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See also: SHADOWS FILM FESTIVAL | Last update 31.Dec.23

Every Body  
Review by Rich Cline | 4/5

Every Body
dir Julie Cohen
prd Tommy Nguyen, Molly O'Brien
with Sean Saifa Wall, Alicia Roth Weigel, River Gallo, Keith Sigmundson, Maribel Gallo, Katharine Dalke, Julia Salazar, Raquel Wajner, Cecilia Gentili, Scout Silverstein, Jomka Weib, Joe Morton
release US 18.Aug.23,
UK 15.Dec.23
23/US Focus 1h32

Now streaming...

saifa, alicia and river
Exploring a complex topic through personal perspectives, this documentary can't help but be revelatory. Intersexuality is rarely discussed but is reality for a significant number of people. Director Julie Cohen maintains a terrific sense of humour and musicality throughout the film, even as the cameras capture some shocking and disturbing situations. And by shining a light on these wonderful people, the film will help shatter cruelly damaging myths.
In the early 1960s, Dr John Money coined the term "sexual orientation" and pioneered research into gender roles, promoting surgery, hormone treatment and socialisation therapy to force intersex babies into a binary life. But his studies were both flawed and subsequently misapplied, leading to horrific consequences for children who underwent these treatments. Saifa, Alicia and River articulate their stories beautifully, sharing their experiences and feelings of growing up with a terrible secret before discovering nearly 2 percent of the population are born somewhere in between the limited definition of male and female.
Science has proven that gender and sexuality both exist on a spectrum, and yet society continually pushes people to identify at one end or the other, which often results in cruel bigotry and self-hatred. Even within intersexuality, there are some 40 documented variations, often genetically inherited and sometimes difficult to detect. And yet both lawmakers and supposed experts continue to promote surgery on intersex infants, even as they legislate against similar operations for trans children. The life-altering point is that surgery should always wait for educated consent.

While the subject matter is intensely serious, Cohen gives the film a remarkably bright tone, bringing out the energetic personalities of Saifa, Alicia and River as they describe their experiences with lovely snapshots and home movies, then step into the public sphere to demand that intersex children be allowed to discover who they are without interference. These are warm, intelligent and witty people who have important things to say.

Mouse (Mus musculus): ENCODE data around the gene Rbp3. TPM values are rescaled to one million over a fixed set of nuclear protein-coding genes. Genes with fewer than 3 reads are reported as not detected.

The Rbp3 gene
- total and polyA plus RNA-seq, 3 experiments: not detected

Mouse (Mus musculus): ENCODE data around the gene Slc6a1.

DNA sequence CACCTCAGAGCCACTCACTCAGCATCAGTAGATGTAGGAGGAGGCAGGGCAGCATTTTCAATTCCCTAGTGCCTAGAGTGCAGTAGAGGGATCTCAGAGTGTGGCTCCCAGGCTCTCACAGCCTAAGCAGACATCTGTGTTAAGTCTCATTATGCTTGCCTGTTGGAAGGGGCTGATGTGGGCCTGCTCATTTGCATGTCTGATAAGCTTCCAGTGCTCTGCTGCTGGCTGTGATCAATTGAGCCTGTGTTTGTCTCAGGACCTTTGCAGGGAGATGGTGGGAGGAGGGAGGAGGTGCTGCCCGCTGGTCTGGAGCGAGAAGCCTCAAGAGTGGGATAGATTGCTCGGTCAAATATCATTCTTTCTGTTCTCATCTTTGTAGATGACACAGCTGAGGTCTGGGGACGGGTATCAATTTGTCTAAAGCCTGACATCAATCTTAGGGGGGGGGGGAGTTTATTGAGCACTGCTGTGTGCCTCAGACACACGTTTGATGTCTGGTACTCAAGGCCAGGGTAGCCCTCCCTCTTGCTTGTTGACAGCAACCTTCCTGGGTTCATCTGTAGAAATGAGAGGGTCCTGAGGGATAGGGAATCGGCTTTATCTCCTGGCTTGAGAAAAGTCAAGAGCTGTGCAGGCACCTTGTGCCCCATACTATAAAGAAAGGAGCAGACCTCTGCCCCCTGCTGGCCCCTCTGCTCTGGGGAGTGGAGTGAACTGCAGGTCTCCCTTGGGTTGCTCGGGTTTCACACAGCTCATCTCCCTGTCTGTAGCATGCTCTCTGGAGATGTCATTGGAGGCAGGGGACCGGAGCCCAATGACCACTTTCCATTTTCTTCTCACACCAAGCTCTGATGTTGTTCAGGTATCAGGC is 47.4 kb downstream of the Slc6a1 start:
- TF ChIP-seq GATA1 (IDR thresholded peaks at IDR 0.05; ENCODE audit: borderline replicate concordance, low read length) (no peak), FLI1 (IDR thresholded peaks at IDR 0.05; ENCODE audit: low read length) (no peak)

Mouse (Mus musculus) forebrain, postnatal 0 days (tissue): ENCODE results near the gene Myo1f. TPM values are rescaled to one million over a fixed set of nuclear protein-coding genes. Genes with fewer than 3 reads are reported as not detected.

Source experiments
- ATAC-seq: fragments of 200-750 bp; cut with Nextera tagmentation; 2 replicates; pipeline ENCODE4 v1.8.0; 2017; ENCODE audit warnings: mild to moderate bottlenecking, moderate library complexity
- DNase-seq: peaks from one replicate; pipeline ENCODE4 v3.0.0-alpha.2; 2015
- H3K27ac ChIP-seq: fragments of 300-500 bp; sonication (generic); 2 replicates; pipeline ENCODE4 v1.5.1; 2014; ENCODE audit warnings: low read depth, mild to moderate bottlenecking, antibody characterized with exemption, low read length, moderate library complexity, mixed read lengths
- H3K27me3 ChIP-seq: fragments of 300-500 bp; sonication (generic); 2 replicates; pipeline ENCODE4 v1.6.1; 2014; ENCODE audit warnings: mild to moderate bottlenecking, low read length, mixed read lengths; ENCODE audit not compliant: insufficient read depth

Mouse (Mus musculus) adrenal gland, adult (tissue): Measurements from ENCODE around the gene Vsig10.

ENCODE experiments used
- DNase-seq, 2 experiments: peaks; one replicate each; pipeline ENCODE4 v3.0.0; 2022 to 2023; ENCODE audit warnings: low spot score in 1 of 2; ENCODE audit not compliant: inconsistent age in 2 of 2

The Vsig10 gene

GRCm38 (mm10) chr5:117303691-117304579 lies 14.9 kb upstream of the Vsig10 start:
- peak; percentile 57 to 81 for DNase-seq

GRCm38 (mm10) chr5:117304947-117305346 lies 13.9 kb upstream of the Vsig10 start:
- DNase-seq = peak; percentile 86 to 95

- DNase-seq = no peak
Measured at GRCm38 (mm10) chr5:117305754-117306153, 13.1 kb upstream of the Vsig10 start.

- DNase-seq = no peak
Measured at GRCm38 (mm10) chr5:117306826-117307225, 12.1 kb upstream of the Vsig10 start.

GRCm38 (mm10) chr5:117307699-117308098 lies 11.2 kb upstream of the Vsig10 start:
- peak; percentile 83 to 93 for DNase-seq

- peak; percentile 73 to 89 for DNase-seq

The film also uses a cleverly gender-flipped song score that echoes each person's experiences, shot beautifully to catch offhanded moments alongside the big emotional beats and historical footage of Money and his most famous patient David Reimer, a cis boy who was raised as a girl in the 1960s, disproving Money's theories and leading to a tragic end. The archival interview with Reimer is deeply haunting, and adds a powerful underscore to Saifa, Alicia and River's hopeful work to ensure a more positive future.

cert 12 themes, language, imagery 9.Nov.23

Or, the Incredibly Strange Rise and Fall of the World’s Wildest Cinema
and How It Influenced a Mixed-up Generation of Weirdos and Misfits
Review by Rich Cline | 4/5  
dir-scr Jane Giles, Ali Catterall
prd Alan Marke, Jim Reid, Andrew Starke, Andy Starke
with John Waters, Mary Harron, Stephen Woolley, Isaac Julien, Beeban Kidron, Peter Strickland, John Akomfrah, Stewart Lee, Paul Burston, David McGillivray, Kim Newman, Alan Jones
release UK 5.Jan.24
23/UK BFI 1h36

london film fest

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Inventively assembled with an entertaining range of first-hand interviews and archival footage, this documentary traces the life of London's most iconic repertory cinema through the 1970s, 80s and 90s. Generously peppering the screen with fantastic film clips, directors Jane Giles and Ali Catterall focus on the audience who found a strong sense of community here. They also include the cinema's impact the local neighbourhood and wider queer culture.